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Tracing the Black Presence: Cleaveland

in Nineteenth-Century Westmorland, New Brunswick.


However unintentionally, Cleaveland (bef. 1770?-aft. 1817) embodies the problems of researching early black residents of Westmorland. Purchased by Yorkshire settler Charles Dixon (1730-1817) for sixty pounds (the value of about 480 acres), it seems too coincidental that the enslaved man was named Cleaveland at the time. Instead it is probable that Dixon re-named him after his home in England. While Dixon’s ledger has now been lost, one who consulted it recorded that Cleaveland was purchased in Halifax in the company of two other slaves, one of whom Dixon re-sold to Amos Botsford, the other to Major Richard Wilson. (As Dixon charged the men what he had paid, it seems less that he was trafficking in slaves for profit, than he was purchasing slaves on the behalf of others.) We can date this transaction to sometime before 1776, as oral history recounts that during the Eddy Rebellion Cleaveland assisted Dixon in burying his valuables, with Dixon swearing him to secrecy.

Methodist Burying Ground, Sackville, New Brunswick

While Cleveland is the only enslaved individual whose name is recorded in Dixon family histories, he was not the only individual to whom they held legal title. Namely, in August of 1793, Major Richard Wilson of Sackville sold a woman, Dinah, to Peter Hall, of Windsor, Nova Scotia “in consideration of the sum of forty pounds.” However, Wilson appeared to retain possession of the woman’s daughter, Violet. Nine months later, in May of 1794, Charles Dixon bought Dinah from Hall, again for forty pounds. In ensuring Dinah’s return to Sackville, Dixon may have effectively re-united her with her daughter, Violet. That Violet was indeed quite young is evident in a confusing series of transactions in which she is sold by Wilson to Peter Hall, who appears to regret his decision after only three days, then returning her in exchange for livestock. The related documents refer to her as a child, and accordingly assign her the low value of eleven pounds. (By contrast, a twelve-year old boy, Abram, was sold in Truro almost two decades earlier for fifty pounds, and another boy in the region a decade earlier for twenty pounds, suggesting that either Violet’s extreme youth or some perceived deficiency reduced her value beyond what her gender would have.) The fate of these women is unknown; nor is it certain if Dinah is the woman of the same name brought to Canada by Titus Knapp in 1783, or the Dinah who resided at Fort Lawrence at the time of her death in March of 1825. Certainly it was not an uncommon name for women enslaved in the Maritimes. However, the fact that the bills of sale for Violet were preserved with her mother’s by the Dixon family suggests that they may have acquired the daughter at a later date.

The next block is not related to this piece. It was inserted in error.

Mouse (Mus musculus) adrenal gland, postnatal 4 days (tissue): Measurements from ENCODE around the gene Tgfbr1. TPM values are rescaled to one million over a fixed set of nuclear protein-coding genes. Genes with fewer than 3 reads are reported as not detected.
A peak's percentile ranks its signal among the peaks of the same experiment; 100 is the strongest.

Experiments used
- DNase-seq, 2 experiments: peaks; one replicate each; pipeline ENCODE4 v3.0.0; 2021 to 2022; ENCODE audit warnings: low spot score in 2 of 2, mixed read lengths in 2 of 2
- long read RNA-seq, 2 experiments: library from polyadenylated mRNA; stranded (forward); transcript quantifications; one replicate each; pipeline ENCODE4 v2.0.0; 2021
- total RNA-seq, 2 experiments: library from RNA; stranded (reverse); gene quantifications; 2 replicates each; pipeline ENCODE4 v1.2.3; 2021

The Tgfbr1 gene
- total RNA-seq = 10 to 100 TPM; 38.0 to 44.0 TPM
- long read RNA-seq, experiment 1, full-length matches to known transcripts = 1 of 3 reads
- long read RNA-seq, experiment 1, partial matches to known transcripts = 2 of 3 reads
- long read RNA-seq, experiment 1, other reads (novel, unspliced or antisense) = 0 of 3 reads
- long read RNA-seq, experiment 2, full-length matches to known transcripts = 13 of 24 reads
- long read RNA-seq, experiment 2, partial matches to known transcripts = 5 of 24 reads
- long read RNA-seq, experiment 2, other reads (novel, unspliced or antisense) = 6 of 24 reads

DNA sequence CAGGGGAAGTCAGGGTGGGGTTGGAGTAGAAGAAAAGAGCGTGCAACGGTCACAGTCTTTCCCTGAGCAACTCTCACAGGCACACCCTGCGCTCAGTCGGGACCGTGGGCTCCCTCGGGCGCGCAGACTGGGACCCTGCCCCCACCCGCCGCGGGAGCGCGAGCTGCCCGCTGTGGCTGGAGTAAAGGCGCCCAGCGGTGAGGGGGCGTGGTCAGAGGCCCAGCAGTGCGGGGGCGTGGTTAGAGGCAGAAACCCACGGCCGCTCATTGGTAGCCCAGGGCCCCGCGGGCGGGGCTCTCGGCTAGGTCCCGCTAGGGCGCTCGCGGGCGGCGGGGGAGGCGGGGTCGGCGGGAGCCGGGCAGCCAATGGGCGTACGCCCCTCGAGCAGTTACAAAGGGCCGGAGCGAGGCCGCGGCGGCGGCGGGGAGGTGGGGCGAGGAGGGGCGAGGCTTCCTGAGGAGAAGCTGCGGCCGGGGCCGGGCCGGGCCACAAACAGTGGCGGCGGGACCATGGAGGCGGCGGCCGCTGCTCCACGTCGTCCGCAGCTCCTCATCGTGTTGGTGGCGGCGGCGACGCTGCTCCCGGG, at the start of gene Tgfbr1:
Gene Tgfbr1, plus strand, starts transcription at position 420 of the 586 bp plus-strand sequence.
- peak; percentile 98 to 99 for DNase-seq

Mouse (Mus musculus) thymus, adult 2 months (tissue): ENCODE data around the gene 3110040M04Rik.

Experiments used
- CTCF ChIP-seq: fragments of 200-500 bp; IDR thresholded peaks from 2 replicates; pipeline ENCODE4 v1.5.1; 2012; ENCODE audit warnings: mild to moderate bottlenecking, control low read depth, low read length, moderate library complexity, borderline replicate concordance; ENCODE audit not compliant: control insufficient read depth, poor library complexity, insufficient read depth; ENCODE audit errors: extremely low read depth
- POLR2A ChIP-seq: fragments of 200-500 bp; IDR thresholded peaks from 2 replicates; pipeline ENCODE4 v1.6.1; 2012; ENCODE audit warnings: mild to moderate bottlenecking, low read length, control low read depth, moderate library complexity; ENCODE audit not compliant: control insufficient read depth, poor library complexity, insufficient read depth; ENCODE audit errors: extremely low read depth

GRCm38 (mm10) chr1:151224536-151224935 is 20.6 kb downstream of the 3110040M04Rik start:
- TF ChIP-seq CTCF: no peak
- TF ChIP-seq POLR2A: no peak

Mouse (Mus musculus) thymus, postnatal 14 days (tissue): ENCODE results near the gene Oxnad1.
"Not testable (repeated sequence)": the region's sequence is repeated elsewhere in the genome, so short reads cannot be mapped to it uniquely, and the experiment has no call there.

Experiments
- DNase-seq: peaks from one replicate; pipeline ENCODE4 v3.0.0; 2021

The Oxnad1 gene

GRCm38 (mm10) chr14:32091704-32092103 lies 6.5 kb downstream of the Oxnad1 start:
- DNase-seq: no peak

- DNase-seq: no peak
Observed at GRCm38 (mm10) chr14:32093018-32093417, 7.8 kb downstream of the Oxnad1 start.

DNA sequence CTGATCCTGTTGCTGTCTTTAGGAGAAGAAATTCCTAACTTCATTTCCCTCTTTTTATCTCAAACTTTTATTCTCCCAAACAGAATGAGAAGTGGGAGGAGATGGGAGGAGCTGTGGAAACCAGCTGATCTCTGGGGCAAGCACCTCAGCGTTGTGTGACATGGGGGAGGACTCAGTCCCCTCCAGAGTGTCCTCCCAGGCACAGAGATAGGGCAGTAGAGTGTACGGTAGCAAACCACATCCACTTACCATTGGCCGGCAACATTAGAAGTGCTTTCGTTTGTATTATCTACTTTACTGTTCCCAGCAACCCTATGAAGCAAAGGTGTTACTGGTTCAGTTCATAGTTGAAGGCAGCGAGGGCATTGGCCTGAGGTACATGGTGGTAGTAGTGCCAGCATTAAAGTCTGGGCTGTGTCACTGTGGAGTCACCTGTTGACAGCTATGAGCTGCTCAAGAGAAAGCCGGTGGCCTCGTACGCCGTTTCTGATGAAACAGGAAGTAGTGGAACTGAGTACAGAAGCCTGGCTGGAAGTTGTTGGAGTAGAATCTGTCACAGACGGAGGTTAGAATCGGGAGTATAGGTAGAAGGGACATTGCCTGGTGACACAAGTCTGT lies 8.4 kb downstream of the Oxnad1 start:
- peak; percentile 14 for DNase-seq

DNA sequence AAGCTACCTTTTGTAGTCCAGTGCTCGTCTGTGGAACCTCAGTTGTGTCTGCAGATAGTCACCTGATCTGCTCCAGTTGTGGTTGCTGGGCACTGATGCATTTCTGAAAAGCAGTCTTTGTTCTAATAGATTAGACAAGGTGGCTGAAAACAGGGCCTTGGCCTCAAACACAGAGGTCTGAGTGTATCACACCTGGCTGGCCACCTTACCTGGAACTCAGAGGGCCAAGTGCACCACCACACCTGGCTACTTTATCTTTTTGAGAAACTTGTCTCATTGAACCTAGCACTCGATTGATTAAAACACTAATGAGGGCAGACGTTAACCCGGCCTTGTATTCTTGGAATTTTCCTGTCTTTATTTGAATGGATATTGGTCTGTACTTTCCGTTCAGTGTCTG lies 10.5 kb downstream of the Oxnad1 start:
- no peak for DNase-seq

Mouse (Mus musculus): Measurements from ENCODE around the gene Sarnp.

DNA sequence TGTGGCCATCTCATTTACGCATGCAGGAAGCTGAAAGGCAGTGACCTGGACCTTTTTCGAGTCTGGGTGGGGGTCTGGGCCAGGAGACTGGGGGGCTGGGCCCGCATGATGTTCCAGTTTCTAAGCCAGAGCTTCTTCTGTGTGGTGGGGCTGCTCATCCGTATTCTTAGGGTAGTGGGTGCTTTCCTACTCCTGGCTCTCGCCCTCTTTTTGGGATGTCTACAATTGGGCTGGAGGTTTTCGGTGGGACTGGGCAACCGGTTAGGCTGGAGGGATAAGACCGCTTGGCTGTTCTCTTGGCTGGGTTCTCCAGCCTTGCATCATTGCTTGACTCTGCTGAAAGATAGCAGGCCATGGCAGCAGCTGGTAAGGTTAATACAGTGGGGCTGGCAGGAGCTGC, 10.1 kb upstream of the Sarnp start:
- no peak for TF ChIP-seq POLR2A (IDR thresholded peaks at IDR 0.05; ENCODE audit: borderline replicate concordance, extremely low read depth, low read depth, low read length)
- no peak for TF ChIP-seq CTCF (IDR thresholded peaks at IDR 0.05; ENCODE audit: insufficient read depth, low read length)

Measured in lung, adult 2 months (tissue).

It is tempting to speculate that Dinah and Violet may have been related to Cleaveland in some ways, but there is no evidence to substantiate this. Nor is it known if Cleaveland is related to other black residents with the last name Dixon. Furthermore, whether the black Dixons acquired the name due to previous ownership by the white Dixon family or a genealogical tie is also undetermined. The earliest identified example of such is Jeptha Dixon, a NB-born black farmer who in 1827 resided in River Phillip, Cumberland. Given that Jeptha had five female residents in his house that year, it seems that he and his wife Phillis (of Massachusetts) were the parents of the Dixon women who would go on to marry into numerous black families in the region, including the Martins, Milligans, and Newtons.

It is recorded by one who knew Cleaveland that Charles Dixon manumitted him, afterwards paying him regular wages. When Dixon died in 1817, before all else he remembered Cleaveland in his will, leaving five pounds in trust to Charles Dixon, Edward Dixon, and Rufus Smith, “to be paid to Cleaveland at their discretion.” Why Dixon did not will the money directly to Cleaveland is not known: it might have been a matter of residual paternalism; it might have been that Cleaveland, as a black man, had fewer rights, and could not defend himself against theft.

Following 1817, it is reported that Cleaveland continued to reside with Charles Dixon’s son, at the family house (since replaced) at the corner of Charles and Crescent Streets in the town of Sackville. Cleaveland apparently expressed a desire to be buried near his former owner, in the local Methodist Burying Ground which Dixon had helped found. In the upper right hand corner of that cemetery is a section which contains “about 8 stone posts, chain gone and no stones.” Cleaveland is believed to be interred there, alongside other black men and women who were enslaved by or in service to prominent members of the early Methodist Church.


1880 United States Census; Dixon Family Papers, Provincial Archives of New Brunswick, Fredericton, New Brunswick; James D. Dixon, History of Charles Dixon; R. Wallace Hale, Early New Brunswick Probate Records, 1785-1835; Peter PennerThe Chignecto Connexion: The History of Sackville Methodist/United Church, 1772-1990; T. Watson Smith, Slavery in Canada; Phyllis A. Stopps; CANSA records.

How to cite this page

Harris, Jennifer. "Cleaveland." Tracing the Black Presence in Nineteenth Century Westmorland. <> 2011. Date accessed.